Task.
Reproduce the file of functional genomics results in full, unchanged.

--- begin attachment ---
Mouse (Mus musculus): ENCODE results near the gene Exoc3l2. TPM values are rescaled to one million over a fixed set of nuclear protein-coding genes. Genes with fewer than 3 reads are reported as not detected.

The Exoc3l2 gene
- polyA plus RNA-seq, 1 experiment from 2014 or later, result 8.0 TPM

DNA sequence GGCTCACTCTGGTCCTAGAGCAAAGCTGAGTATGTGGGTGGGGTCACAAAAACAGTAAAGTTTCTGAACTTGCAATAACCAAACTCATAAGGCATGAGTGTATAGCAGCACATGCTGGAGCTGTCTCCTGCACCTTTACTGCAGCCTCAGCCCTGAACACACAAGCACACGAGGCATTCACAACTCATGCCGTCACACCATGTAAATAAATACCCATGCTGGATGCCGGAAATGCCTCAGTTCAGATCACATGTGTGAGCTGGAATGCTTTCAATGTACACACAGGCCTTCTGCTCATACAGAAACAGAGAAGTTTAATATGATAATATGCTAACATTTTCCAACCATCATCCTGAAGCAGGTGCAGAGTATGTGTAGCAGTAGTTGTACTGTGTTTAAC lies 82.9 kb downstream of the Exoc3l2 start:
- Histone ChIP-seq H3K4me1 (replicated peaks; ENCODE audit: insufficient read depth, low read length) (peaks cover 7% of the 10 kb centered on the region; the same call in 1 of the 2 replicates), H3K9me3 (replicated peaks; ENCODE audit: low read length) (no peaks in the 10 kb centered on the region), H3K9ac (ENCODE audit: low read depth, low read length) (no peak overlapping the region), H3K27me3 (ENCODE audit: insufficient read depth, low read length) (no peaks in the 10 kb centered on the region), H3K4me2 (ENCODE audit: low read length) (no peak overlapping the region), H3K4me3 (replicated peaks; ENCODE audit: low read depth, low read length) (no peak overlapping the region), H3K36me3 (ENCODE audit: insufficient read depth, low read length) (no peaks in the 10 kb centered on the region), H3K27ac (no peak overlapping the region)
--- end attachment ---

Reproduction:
Mouse (Mus musculus): ENCODE results near the gene Exoc3l2. TPM values are rescaled to one million over a fixed set of nuclear protein-coding genes. Genes with fewer than 3 reads are reported as not detected.

The Exoc3l2 gene
- polyA plus RNA-seq, 1 experiment from 2014 or later, result 8.0 TPM

DNA sequence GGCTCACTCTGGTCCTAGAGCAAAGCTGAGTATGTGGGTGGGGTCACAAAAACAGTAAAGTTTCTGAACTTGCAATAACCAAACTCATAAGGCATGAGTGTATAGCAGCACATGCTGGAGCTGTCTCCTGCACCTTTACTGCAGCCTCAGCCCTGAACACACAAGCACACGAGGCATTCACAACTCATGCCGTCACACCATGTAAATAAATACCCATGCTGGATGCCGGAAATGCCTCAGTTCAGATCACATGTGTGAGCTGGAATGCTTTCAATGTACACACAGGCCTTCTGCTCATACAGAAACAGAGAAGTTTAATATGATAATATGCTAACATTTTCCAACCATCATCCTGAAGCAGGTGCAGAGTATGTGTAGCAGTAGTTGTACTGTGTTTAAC lies 82.9 kb downstream of the Exoc3l2 start:
- Histone ChIP-seq H3K4me1 (replicated peaks; ENCODE audit: insufficient read depth, low read length) (peaks cover 7% of the 10 kb centered on the region; the same call in 1 of the 2 replicates), H3K9me3 (replicated peaks; ENCODE audit: low read length) (no peaks in the 10 kb centered on the region), H3K9ac (ENCODE audit: low read depth, low read length) (no peak overlapping the region), H3K27me3 (ENCODE audit: insufficient read depth, low read length) (no peaks in the 10 kb centered on the region), H3K4me2 (ENCODE audit: low read length) (no peak overlapping the region), H3K4me3 (replicated peaks; ENCODE audit: low read depth, low read length) (no peak overlapping the region), H3K36me3 (ENCODE audit: insufficient read depth, low read length) (no peaks in the 10 kb centered on the region), H3K27ac (no peak overlapping the region)